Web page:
Another possibility is agreement on permanent chairs for the General Affairs Council (GAC) and the External Affairs Council (though there is disagreement over whether the proposed EU Foreign Minister should chair the latter), and rotating chairs for other Council formations. Again, this is a less than simple or clear solution. Most importantly, there is no agreement on who should take over the permanent chair of the GAC. This role is essential to boost the performance of the European Council by adequately preparing its work and following up its decisions.
Of considerable importance, but also unclear for now, is whether some sort of bureau or board will be created around the permanent President possibly made up of the team presidency, possibly made up of a subset of European Council members. This would also lead to a second Brussels-based executive rivalling and competing with the European Commission. Any proposal to this end should therefore be rejected.
In two other areas where the praesidium made important proposals for simplifying and democratising the operation of the Council, it is unclear if the convention will agree. While there is much support for opening up the Council when it is in legislative mode, a vital democratic reform, some, such as the UK, have indicated their strong opposition to a separate legislative Council. If there is not a separate legislative Council, there is a strong risk that the sectoral councils will not be fully opened up in a completely transparent and democratic way.
In the absence of a clear distinction between the legislative Council and executive Council formations, moreover, the separation of powers in the EU would remain blurred. That would prevent enhanced synergy between the Commission and executive Council formations in fulfilling executive tasks, and deprive the Union of the capacity for strategic agenda-setting and coordination across different policy domains.
On decision-making, the praesidium draft makes the important balanced and simple proposal of a system of double majority voting requiring a majority of both populations and countries, with a three-fifths requirement on population. But a number are now strongly defending the opaque and complex Nice decisions on weighting of votes.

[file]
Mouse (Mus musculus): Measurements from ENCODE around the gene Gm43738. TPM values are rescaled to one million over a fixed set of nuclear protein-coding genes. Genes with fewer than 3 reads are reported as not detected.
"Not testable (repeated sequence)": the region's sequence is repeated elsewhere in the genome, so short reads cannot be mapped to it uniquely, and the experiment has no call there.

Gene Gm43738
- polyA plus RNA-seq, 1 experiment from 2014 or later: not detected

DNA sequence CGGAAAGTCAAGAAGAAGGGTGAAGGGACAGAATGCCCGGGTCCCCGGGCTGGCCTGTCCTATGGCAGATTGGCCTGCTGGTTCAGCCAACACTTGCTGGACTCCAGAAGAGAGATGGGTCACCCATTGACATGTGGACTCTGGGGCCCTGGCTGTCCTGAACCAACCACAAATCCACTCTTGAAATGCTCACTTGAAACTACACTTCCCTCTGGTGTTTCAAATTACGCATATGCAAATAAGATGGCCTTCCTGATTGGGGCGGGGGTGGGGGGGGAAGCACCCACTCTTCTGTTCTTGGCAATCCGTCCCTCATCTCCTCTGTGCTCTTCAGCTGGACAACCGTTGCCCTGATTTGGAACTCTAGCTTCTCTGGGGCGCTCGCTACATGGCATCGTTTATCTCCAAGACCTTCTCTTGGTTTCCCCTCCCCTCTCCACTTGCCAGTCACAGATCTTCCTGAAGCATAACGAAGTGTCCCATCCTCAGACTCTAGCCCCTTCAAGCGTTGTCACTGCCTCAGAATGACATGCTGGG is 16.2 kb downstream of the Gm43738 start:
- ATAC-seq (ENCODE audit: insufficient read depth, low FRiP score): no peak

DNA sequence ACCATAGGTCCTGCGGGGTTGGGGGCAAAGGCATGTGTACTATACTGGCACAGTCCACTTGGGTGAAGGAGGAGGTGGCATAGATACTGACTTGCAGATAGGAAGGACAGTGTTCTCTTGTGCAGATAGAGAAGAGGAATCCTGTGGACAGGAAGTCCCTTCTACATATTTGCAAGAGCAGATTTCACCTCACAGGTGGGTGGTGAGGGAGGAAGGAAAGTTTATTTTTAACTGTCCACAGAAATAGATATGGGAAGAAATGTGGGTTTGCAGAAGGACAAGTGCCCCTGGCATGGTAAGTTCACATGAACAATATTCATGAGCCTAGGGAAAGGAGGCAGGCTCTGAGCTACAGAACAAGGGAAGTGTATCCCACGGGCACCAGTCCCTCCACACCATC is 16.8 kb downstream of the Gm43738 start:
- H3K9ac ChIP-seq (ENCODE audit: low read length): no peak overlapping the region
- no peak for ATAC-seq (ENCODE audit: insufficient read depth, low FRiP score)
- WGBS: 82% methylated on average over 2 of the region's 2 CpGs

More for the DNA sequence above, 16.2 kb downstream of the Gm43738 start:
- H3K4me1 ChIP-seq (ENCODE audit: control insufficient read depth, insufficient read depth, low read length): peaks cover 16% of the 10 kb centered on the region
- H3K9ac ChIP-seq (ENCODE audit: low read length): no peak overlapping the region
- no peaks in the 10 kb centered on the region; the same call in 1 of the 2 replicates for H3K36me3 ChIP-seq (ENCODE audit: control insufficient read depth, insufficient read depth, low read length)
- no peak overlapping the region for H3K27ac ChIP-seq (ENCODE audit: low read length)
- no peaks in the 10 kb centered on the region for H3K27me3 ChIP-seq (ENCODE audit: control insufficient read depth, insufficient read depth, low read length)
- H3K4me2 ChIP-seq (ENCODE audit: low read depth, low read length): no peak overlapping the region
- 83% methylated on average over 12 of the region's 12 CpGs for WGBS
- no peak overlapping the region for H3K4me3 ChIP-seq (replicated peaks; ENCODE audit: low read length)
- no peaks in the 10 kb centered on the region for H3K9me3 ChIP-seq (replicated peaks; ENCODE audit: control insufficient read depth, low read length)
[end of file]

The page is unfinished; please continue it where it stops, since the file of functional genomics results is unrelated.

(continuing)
Keeping to the Laeken goals
Convention members should keep their courage in these final crucial weeks and not forget the main Laeken goals of creating a more democratic and more efficient enlarged Union. These goals can still be attained.
Proposals have been made by many convention members and in the wider debate that would allow the creation of a more efficient and legitimate Commission and a more efficient and legitimate Council. The risk is that through crude behind-the-scenes bargaining, and a failure to follow the more deliberative approach used successfully for the rest of the convention, a messy and bad compromise is reached.
An EU with three visible faces on the international scene the President of the Commission, the President of the European Council and the EU Foreign Minister, with a large, unwieldy Commission with no increased legitimacy, and with a complex Council inadequately opened-up and simplified, would be a poor result indeed. This is the worst-case outcome. But Convention members have only a week to agree the answers that will still meet the Laeken goals and show that a successful positive outcome can be achieved.